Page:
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An Overview of Intergovernmental Fiscal Relations and Subnational Public Finance in Nigeria

Fiscal decentralization reform, the reform of fiscal relations between different levels of government, is an important fiscal policy issue in many African countries. While for many African nations the decentralized delivery of government goods and services is a relatively new concept, the issue of intergovernmental fiscal relations has been a constant and important fiscal policy consideration in Nigeria since the country's independence in 1960. Despite Nigeria's long history with a federal government structure, until recently it was hard to truly consider Nigeria as an effectively decentralized country. For much of the country's history, successive military regimes dismissed elected officials and legislative bodies at all levels of government and replaced them with military appointees; since under military rule subnational governments in Nigeria were accountable to the country's military authorities rather than to state or local electorates, we cannot properly speak of political and fiscal decentralization during this period. Nonetheless, in many respects Nigeria's basic decentralized federal administrative structure was maintained by successive military regimes. Under military rule, state and local governments continued to operate as distinct government units, provide important government services, collecting own source revenues and receiving intergovernmental transfers, albeit at the direction of military governors and appointed local executives rather than at the discretion of the local electorate. However, with the return of civilian rule to Nigeria in 1999, which entailed the adoption of a new constitution and the election of government officials and legislative assemblies at all levels of government, Nigeria instantaneously became one of the most decentralized countries in Africa.To this effect, this paper presents a broad overview of intergovernmental fiscal relations in Nigeria. This paper follows the main conceptual building blocks or pillars of fiscal decentralization and subnational publc finance. After a brief overview of Nigeria's federal system, Section 2 discusses the assignment of functional responsibilities in Nigeria's federal system. Section 3 presents an analysis of revenue assignments, considering what revenue sources are available to each level of government. Section 4 looks at the design and implementation of Nigeria's system of intergovernmental transfers. Section 5 considers subnational fiscal management issues, including the importance of capital "development" budgets in the Nigerian budget process. Finally, Section 6 considers the role and status of local governments and state-local government relations.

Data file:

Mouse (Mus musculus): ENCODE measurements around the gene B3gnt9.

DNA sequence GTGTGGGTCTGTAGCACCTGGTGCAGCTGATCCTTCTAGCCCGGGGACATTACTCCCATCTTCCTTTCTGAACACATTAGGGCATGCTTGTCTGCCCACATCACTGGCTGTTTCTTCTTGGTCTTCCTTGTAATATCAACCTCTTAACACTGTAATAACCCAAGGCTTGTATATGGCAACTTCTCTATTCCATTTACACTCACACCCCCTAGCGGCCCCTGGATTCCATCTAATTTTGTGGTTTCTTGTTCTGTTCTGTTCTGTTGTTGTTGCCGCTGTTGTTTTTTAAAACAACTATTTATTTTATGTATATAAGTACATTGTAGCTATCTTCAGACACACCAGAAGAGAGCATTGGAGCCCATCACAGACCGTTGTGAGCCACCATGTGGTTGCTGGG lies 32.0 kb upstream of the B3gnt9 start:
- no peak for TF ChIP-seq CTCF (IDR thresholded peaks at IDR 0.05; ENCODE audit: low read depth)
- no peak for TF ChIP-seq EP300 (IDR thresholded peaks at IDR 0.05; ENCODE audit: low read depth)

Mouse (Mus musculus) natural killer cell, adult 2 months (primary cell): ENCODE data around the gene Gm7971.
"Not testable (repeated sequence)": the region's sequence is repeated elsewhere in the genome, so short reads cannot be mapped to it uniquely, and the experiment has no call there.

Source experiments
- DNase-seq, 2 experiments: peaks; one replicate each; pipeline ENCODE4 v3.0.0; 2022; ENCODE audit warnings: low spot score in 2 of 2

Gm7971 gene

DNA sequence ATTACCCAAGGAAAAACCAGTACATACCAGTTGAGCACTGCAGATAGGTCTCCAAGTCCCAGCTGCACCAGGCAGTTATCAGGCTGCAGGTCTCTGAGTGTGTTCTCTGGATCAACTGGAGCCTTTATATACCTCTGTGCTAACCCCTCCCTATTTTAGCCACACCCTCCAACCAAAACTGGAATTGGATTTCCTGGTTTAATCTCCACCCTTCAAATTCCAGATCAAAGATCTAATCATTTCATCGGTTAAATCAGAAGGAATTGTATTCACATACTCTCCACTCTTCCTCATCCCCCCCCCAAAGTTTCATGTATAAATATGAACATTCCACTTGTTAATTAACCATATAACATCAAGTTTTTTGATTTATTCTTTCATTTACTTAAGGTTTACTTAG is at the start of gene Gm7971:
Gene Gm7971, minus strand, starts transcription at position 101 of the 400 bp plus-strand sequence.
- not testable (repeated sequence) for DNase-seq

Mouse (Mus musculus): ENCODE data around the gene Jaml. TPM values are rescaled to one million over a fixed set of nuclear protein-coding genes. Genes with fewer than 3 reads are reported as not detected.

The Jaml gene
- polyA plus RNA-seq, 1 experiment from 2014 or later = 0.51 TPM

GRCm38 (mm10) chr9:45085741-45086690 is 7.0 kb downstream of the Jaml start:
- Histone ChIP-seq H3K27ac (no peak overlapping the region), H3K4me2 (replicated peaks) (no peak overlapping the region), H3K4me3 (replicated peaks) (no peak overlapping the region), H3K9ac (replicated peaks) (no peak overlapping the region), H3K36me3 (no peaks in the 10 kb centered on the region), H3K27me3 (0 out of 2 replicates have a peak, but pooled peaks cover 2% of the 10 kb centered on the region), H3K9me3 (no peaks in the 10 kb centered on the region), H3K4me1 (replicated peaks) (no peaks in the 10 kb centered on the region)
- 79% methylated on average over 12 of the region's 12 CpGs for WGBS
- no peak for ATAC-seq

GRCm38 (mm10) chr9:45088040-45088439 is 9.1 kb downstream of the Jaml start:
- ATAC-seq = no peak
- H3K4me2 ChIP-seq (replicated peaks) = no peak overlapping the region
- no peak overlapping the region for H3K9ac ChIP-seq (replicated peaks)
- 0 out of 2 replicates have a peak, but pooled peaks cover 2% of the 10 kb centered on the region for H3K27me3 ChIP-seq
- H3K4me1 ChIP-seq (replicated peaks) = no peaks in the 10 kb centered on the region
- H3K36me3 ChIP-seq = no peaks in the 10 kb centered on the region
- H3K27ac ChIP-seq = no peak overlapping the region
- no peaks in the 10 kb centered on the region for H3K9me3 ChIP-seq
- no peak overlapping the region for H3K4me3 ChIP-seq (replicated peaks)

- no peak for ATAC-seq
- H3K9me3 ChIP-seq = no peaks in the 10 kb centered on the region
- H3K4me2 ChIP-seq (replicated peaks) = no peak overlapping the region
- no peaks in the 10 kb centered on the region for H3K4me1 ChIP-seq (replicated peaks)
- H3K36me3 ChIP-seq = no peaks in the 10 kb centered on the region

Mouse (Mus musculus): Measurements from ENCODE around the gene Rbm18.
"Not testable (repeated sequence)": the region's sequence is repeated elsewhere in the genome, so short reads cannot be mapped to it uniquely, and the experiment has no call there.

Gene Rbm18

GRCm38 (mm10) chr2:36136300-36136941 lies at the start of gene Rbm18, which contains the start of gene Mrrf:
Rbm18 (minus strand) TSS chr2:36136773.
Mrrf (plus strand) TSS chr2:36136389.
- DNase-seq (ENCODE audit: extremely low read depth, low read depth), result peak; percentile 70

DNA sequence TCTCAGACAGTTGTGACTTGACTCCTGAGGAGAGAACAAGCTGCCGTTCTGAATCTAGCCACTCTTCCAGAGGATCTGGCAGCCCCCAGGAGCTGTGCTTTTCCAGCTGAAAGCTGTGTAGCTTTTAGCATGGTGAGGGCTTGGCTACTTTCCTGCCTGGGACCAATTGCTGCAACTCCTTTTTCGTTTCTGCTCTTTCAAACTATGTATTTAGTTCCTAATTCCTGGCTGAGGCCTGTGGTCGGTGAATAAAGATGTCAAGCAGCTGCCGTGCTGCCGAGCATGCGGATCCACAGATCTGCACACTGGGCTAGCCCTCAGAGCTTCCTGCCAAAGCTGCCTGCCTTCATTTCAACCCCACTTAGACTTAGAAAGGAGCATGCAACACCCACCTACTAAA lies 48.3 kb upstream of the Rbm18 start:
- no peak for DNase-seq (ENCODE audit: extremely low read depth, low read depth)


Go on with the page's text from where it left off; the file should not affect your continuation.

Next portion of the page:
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File URL: http://icepp.gsu.edu/files/2015/03/ispwp0201.pdf
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Paper provided by International Center for Public Policy, Andrew Young School of Policy Studies, Georgia State University in its series International Center for Public Policy Working Paper Series, at AYSPS, GSU with number paper0201.

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Length: 62 pages
Date of creation: 01 Jan 2002
Date of revision:
Handle: RePEc:ays:ispwps:paper0201
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Web page: http://aysps.gsu.edu/isp/index.html

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  1. Jorge Martinez-Vazquez & LF Jameson Boex, 1997. "An Analysis of Alternative Measures of Fiscal Capacity for Regions of the Russian Federation," International Center for Public Policy Working Paper Series, at AYSPS, GSU paper9704, International Center for Public Policy, Andrew Young School of Policy Studies, Georgia State University.
  2. Jorge Martinez-Vazquez & LF Jameson Boex, 1997. "Fiscal Capacity: An Overview of Concepts and Measurements Issues and Their Applicability in the Russian Federation," International Center for Public Policy Working Paper Series, at AYSPS, GSU paper9703, International Center for Public Policy, Andrew Young School of Policy Studies, Georgia State University.
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